to believe in the name of his Son, Jesus Christ, and to love one another as he commanded us. 24 The one

who keeps God’s commands lives in him, and he in them. And this is how we know that he lives in us:

We know it by the Spirit he gave us.

 

The first verse of our Scripture today has a very interesting connection to another verse in the Bible. “16 This is how

we know what love is: Jesus Christ laid down his life for us. And we ought to lay down our lives for our brothers

and sisters.” It is a very high bar. We are going to look at different ways that we can “lay down our lives for our

brothers and sisters,” but I want to draw your attention to the location of this verse. It is 1 John 3:16, and it has a

very interesting connection to another John 3:16. It is going to help us today. The other John 3:16 is a very famous

verse, but it comes from the Gospel of John.

 

 

 “16 For God so loved the world that he gave his one and only Son, that whoever believes in him shall not perish

but have eternal life.

There is so much that we can learn about love from just those two verses, but there is one thing that I want to draw

your attention to today. It is telling us what kind of word love is. For the author’s purposes it is not this feeling that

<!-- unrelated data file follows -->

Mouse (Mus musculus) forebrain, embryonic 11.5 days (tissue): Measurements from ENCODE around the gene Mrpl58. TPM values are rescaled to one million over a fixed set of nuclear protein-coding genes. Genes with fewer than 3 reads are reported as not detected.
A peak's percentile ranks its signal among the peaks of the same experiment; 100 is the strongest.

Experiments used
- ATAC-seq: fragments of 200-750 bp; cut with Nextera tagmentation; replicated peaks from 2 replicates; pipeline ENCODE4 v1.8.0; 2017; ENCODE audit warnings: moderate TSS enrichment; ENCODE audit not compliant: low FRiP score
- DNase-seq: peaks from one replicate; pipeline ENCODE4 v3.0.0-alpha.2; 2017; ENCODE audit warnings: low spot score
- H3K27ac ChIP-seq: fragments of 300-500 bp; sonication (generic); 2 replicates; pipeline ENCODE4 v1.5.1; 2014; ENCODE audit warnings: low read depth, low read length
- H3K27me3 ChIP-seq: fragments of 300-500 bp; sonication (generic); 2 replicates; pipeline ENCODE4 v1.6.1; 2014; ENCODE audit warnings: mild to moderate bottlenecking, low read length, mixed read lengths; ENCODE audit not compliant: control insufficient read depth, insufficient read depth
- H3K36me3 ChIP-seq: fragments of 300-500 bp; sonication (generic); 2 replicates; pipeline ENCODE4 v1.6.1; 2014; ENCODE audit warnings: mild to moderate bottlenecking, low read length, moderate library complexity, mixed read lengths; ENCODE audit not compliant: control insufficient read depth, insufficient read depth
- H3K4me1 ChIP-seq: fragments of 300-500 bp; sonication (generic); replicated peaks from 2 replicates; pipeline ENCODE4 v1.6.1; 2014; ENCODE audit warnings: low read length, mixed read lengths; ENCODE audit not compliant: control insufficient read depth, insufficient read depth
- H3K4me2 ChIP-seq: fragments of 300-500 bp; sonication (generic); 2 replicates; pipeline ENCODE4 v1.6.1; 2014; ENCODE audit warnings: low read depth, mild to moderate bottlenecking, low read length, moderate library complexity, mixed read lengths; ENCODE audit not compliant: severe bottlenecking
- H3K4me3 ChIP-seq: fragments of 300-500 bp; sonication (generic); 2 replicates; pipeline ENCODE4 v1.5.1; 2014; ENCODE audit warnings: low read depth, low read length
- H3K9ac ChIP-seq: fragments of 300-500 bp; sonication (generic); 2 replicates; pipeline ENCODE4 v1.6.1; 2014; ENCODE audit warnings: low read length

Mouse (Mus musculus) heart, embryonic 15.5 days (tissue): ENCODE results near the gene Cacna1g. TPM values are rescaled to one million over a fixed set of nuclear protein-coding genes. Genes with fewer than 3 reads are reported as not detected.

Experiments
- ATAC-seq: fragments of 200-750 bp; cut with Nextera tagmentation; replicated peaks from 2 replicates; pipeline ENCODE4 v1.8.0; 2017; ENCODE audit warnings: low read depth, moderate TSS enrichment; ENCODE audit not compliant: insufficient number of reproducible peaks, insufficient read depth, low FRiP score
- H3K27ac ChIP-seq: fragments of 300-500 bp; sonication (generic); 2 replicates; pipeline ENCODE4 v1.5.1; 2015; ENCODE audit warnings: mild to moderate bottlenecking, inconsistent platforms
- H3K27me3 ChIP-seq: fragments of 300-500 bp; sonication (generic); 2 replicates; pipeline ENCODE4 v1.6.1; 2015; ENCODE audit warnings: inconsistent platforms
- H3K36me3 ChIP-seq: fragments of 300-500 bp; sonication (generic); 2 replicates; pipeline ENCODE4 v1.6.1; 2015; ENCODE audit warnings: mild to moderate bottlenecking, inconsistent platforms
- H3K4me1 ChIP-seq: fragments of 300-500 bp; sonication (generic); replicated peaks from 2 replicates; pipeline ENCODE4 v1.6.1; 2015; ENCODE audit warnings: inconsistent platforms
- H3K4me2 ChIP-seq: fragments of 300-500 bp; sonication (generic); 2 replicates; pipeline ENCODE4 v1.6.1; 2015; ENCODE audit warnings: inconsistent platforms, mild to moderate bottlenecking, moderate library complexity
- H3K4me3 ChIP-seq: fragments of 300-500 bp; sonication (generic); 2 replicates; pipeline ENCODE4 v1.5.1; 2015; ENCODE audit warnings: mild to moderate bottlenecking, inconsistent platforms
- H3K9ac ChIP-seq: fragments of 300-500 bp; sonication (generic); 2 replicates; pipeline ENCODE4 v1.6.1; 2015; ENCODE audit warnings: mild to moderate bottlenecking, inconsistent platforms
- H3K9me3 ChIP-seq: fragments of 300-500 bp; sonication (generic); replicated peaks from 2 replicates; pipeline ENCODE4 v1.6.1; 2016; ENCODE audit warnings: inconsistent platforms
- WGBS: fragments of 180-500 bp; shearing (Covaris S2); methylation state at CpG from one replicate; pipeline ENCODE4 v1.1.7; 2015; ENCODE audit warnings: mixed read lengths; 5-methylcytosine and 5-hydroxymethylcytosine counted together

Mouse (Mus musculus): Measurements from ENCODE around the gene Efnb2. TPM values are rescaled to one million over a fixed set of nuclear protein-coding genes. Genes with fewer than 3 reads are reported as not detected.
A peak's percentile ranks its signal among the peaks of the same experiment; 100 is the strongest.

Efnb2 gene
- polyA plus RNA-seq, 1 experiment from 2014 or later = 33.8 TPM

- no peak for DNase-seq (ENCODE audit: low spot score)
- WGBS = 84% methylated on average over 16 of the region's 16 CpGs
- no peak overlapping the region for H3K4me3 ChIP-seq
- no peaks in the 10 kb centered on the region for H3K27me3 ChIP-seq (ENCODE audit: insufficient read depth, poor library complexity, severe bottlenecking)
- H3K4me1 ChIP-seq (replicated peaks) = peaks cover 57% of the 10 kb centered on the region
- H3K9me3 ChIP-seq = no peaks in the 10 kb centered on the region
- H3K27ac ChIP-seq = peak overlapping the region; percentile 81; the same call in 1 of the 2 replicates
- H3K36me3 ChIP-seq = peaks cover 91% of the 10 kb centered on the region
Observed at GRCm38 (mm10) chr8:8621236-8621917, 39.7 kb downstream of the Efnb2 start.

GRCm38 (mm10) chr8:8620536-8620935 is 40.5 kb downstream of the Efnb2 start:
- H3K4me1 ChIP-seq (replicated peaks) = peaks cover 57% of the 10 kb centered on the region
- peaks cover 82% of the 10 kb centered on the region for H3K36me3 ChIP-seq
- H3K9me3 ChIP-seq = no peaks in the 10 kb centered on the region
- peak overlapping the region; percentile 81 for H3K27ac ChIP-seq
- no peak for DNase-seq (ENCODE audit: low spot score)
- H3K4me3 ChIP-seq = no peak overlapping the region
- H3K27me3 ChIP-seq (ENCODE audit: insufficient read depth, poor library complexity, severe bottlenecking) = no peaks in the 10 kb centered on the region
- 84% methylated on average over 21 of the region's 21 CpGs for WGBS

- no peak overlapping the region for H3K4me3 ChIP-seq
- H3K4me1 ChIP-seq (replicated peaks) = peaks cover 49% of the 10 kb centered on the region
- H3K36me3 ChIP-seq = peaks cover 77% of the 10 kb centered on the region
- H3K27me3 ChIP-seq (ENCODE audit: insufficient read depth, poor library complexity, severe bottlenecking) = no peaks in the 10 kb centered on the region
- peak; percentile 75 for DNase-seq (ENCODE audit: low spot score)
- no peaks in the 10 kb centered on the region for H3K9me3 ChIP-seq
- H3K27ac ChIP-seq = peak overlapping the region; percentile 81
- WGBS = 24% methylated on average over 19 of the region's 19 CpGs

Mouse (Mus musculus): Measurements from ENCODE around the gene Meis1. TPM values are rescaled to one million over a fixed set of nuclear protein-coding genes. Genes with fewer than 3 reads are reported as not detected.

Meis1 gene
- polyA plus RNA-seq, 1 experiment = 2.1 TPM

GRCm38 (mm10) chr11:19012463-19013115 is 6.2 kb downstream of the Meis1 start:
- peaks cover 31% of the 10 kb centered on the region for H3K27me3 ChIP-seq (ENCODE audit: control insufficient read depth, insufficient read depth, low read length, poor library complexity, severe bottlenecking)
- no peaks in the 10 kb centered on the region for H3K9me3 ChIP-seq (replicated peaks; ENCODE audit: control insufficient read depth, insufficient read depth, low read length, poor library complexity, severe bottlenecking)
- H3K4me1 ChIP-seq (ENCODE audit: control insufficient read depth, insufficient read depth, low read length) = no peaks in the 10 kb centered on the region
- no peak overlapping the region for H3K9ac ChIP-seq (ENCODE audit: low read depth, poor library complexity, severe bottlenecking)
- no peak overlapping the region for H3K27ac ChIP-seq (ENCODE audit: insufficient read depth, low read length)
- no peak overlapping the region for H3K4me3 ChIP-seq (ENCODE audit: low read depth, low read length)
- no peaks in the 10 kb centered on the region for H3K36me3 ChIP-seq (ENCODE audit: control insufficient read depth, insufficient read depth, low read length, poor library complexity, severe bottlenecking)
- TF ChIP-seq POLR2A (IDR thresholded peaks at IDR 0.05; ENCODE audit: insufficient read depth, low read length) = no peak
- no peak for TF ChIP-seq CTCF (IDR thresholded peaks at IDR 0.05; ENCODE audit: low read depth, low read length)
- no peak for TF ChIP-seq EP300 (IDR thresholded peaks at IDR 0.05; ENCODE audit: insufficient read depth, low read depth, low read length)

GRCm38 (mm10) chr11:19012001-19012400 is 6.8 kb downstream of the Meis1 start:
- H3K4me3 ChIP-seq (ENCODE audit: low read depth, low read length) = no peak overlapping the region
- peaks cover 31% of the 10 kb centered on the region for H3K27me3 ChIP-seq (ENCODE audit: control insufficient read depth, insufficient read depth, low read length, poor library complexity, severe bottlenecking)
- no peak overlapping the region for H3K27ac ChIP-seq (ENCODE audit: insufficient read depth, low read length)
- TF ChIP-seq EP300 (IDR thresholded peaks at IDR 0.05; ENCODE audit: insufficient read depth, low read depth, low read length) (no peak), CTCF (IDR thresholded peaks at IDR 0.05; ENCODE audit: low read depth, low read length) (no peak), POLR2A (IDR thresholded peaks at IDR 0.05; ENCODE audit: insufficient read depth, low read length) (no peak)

makes our heart go pitter pat. It is action. Love is Jesus taking the action of laying down his life for us. God loves by

giving, giving us what we cannot obtain for ourselves so that we might have eternal life.

 

Eternal life is another one of those terms that we use in the church a lot that a lot.  May think we know what it

means, but do we? What do you suppose it means? Do you think of it as the time after we die? [Show of hands.]

We might think of it as the time when this life ends, we enter a new plane of existence. We get a new body that

won’t age or decay. We get to, quote unquote, “be with the Lord,” but isn’t the Lord already with us?

 

We are in the Easter season. We live in Resurrection time. We know that Jesus was raised on a Sunday. Sunday

is the first day of the week from a biblical perspective. When know this from Genesis, where there is a poetical

description of the creation of the world.